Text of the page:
A book, The Christian Examiner, warns that “ill-clad and destitute” immigrants are “repulsive to our habits and our tastes”. A former mayor of New York City cautions they bring disease, “wretchedness and want” to America. And Harper’s Weekly despairs that immigrants are “steeped in ignorance” and account for a disproportionate share of criminals.
Boy, those foreigners were threatening — back in the mid-1800s when those statements were made about Irish immigrants.
Once again, the United States is split by vitriolic debates about how to handle immigrants, following President Barack Obama’s executive action to shield millions of undocumented immigrants from deportation. To me, the outrage seems driven by three myths:
Immigrants threaten our way of life: Many Americans see foreigners moving into their towns, see signs in Spanish, and fret about changes to the traditional fabric of society.
That’s an echo of the anxiety Theodore Roosevelt felt in 1918 when, referring to German and other non-Anglo European immigrants, he declared, “Every immigrant who comes here should be required within five years to learn English or leave the country.” That’s an echo of the “yellow peril” scares about Chinese and Japanese immigrants.
Undocumented immigrants may lower wages in some sectors, harming low-skilled native-born Americans who compete with them. One study suggests that a 10 per cent increase in the size of a skill group lowers the wages of blacks in that group by 2.5 per cent.
Yet, immigration has hugely enriched the country. For starters, unless you are a full-blooded American Indian, we have you.
Nations, like carpets, benefit from multiple kinds of threads, and Tony Blair, the former British prime minister, was right: “It is a good rule of thumb to ask of a country: Are people trying to get into it or out of it?”.
Immigrants are different because they’re illegals: People aren’t legal or illegal, behaviours are. If an investment banker is convicted of insider trading, he doesn’t become an illegal. So let’s refer not to “illegal immigrants” but to “undocumented immigrants”.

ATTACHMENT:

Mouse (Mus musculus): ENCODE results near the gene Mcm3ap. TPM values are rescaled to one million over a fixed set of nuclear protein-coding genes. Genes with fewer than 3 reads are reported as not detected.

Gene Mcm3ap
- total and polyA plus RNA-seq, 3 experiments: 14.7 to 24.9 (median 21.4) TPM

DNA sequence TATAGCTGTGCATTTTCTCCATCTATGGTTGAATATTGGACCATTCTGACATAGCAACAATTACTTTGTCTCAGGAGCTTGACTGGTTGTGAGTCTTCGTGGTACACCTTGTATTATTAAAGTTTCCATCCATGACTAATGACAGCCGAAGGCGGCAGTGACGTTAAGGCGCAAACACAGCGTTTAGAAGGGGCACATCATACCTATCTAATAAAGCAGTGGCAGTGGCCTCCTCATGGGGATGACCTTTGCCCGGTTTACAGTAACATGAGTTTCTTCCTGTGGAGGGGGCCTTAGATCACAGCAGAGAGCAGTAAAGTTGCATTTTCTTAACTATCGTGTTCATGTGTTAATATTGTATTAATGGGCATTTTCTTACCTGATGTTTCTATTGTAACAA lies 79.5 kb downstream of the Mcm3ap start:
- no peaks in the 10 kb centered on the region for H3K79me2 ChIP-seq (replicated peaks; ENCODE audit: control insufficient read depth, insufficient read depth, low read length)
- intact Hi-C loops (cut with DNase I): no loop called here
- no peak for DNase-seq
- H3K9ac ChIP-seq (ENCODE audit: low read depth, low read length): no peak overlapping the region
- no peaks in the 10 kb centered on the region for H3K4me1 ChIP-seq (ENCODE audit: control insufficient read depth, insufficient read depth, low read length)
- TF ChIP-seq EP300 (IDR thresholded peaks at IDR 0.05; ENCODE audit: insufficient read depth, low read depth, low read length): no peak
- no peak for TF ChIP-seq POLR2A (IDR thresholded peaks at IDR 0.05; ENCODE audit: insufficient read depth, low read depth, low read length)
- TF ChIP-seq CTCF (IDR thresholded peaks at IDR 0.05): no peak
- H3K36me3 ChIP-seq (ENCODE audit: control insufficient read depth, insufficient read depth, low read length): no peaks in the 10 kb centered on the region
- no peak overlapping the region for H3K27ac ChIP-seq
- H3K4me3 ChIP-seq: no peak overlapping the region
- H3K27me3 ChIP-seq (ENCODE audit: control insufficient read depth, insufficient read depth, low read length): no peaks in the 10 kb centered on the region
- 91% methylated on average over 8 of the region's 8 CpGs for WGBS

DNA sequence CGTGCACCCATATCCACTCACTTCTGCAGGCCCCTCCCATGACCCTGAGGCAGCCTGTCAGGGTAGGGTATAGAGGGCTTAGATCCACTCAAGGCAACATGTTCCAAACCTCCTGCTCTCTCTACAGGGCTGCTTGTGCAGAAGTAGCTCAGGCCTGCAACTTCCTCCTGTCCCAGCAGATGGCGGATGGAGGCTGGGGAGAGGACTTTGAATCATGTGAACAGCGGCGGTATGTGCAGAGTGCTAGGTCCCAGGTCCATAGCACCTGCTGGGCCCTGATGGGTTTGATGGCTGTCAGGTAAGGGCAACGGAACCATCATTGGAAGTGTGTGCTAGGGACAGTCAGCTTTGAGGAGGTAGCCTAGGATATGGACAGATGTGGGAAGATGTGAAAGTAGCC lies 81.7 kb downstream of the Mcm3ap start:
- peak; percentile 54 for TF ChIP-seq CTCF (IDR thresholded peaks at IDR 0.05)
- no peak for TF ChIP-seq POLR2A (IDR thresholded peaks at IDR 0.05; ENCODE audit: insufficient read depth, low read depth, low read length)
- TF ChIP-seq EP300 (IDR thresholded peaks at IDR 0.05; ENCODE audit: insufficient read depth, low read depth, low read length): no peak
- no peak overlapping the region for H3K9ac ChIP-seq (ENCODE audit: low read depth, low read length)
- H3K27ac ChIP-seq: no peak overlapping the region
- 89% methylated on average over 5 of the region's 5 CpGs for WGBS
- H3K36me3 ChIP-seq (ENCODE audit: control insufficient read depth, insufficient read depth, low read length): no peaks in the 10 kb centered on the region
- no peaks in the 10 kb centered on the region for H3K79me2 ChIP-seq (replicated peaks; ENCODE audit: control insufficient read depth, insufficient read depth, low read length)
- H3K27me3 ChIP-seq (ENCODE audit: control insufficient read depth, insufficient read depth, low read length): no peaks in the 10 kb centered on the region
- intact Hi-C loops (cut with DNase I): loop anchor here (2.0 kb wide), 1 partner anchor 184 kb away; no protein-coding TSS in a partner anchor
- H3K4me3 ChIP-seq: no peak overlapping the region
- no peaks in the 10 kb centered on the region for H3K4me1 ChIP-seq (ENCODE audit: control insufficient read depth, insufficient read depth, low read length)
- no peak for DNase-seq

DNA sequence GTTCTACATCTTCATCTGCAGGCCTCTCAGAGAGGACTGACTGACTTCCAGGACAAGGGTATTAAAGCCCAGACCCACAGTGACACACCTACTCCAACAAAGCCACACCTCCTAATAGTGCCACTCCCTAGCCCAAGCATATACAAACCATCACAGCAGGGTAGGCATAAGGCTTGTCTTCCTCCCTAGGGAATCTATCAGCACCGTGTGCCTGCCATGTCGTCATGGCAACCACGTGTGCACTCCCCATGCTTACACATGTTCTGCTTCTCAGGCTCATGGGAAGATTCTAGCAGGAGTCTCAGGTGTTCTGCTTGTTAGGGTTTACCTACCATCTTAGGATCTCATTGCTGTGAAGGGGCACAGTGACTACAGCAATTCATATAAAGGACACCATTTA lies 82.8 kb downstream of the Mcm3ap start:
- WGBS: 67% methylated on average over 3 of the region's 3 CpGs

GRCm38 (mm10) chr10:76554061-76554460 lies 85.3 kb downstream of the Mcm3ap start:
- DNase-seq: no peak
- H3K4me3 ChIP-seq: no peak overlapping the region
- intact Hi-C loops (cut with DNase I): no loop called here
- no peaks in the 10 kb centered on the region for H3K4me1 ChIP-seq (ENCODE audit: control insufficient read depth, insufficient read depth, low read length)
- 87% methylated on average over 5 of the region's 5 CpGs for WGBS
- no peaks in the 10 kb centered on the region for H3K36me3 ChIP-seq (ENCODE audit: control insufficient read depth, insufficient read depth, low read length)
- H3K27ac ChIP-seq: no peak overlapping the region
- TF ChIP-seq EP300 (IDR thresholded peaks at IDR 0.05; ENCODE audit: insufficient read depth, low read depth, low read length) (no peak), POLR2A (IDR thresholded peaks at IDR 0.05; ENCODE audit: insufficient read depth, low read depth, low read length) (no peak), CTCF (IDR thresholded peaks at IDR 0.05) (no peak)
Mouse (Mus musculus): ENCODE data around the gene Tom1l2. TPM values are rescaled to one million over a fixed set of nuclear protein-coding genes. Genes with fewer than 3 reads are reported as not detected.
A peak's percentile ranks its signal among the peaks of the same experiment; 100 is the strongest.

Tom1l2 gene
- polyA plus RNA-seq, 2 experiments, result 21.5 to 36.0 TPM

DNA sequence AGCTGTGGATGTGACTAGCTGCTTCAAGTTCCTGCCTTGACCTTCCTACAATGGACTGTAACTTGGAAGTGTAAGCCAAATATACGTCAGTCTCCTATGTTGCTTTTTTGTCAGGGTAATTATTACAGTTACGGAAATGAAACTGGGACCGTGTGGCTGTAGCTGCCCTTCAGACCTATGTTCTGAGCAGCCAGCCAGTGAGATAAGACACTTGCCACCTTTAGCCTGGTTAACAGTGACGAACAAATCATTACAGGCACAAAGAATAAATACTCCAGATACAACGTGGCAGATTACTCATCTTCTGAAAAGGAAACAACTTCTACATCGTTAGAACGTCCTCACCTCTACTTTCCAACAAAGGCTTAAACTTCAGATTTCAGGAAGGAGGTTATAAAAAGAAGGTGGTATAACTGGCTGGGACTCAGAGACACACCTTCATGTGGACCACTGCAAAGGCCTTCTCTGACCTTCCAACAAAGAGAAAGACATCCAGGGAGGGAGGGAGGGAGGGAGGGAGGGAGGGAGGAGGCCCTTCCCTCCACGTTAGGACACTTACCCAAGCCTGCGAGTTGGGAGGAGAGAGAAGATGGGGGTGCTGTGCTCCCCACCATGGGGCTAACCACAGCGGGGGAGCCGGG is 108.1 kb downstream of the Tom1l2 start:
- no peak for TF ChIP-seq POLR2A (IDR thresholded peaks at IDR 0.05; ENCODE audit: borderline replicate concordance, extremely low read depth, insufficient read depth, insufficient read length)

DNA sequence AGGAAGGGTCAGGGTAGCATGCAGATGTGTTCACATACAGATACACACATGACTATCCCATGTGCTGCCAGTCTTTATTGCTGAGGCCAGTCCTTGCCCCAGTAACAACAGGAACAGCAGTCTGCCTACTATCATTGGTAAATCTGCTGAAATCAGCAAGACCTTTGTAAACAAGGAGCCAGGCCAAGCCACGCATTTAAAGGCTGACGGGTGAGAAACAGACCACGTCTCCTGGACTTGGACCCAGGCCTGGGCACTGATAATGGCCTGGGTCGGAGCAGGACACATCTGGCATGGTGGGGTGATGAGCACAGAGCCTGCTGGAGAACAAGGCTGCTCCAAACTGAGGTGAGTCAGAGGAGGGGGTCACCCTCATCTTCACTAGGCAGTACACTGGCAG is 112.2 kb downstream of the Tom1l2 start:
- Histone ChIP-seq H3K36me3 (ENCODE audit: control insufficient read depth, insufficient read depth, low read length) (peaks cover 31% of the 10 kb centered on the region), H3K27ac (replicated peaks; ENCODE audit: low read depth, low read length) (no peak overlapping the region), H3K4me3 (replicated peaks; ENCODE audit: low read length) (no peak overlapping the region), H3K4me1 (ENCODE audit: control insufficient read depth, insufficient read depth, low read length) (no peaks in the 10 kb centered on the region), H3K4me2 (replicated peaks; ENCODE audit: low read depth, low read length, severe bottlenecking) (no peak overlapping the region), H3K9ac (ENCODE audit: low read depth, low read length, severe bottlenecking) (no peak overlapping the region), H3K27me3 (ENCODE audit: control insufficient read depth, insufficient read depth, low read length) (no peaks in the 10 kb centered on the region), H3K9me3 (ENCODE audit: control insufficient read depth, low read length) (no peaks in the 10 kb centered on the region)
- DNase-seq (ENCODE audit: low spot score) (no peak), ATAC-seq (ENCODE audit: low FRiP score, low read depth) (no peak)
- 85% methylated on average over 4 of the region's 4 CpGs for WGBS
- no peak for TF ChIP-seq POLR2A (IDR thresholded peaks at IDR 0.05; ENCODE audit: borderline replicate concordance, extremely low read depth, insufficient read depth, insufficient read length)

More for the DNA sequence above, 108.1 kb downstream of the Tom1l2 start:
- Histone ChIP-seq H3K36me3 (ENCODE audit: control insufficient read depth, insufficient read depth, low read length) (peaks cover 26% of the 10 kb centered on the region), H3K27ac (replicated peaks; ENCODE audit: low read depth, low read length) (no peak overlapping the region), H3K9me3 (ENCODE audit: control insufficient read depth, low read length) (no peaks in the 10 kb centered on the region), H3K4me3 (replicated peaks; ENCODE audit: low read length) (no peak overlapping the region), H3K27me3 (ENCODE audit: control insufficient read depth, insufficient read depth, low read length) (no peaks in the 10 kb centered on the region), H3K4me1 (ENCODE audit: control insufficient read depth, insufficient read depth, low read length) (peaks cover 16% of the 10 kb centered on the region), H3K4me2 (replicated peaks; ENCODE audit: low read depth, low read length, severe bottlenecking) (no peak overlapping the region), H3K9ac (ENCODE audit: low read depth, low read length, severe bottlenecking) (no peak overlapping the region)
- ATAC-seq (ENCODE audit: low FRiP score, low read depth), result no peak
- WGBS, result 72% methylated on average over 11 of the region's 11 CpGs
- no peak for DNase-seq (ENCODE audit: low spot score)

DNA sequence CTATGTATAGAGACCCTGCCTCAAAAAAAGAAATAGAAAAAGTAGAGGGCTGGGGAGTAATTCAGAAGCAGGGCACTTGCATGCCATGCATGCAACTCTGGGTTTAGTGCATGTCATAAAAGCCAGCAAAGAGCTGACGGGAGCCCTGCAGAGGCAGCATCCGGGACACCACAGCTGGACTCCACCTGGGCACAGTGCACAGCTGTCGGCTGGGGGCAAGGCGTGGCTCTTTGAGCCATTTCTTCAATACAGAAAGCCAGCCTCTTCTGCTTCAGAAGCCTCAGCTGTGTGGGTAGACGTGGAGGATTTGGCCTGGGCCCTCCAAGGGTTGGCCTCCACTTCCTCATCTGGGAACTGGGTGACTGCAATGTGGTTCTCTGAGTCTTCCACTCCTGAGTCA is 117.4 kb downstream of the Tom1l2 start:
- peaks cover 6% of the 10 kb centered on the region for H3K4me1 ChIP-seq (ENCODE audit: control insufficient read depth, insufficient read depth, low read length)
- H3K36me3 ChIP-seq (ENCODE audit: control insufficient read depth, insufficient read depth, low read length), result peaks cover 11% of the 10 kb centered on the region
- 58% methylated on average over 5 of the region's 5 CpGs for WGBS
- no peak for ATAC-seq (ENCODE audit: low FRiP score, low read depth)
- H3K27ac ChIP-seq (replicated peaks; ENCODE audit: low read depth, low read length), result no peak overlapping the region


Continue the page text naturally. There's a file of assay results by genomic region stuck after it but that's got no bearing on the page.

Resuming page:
They have contributed $100 billion to Social Security over a decade without any intention of collecting benefits, thus shoring up the system, according to Stephen C Goss, chief actuary for the Social Security Administration.
At the state and local level, households headed by unauthorised immigrants paid another $11 billion in taxes in 2010 alone.
If migrants are given work permits and brought into the system, they will contribute $45 billion over five years in payroll taxes to the US economy, according to the Center for American Progress.
Immigration reform is an unconstitutional power grab by a dictator: Senator Ted Cruz compared President Obama’s executive action to the Catiline conspirators seeking to overthrow the Roman Republic. House Speaker John Boehner suggested that it was the action of an “emperor”.
I’ve reported in many dictatorships (and been detained in some of them). And Obama is no dictator. It’s difficult to judge the legality of Obama’s executive action, because I’m not an expert on legal issues like prosecutorial discretion. But neither are critics furious at Obama. We have a broken, byzantine immigration system — anybody who deals with it is staggered by the chaos — because politicians are too craven to reform it. At least Obama is attempting to modernise it.
Yes, it’s troubling that Obama previously argued he didn’t have this authority. Yes, his executive action is on a huge scale — but it is not entirely new. Obama’s action affects 45 per cent of undocumented immigrants, compared with the 40 per cent affected by President George H W Bush’s in 1990. Let’s leave the legal dispute for the experts to resolve.
I see a different hypocrisy in Obama’s action. He spoke eloquently a recent evening about the need to treat migrants humanely — and yet this is the “deporter in chief” who has deported more immigrants than any of his predecessors. We as taxpayers have spent vast sums breaking up families and incarcerating honest men and women who just want to work. By a 2011 estimate, more than 5,000 children who are US citizens are with foster families because their parents have been detained or deported.
What most defines the 11 million undocumented immigrants in America is not illegality but undaunted courage and ambition for a better life. What separates their families from most of ours is simply the passage of time — and the lottery of birth.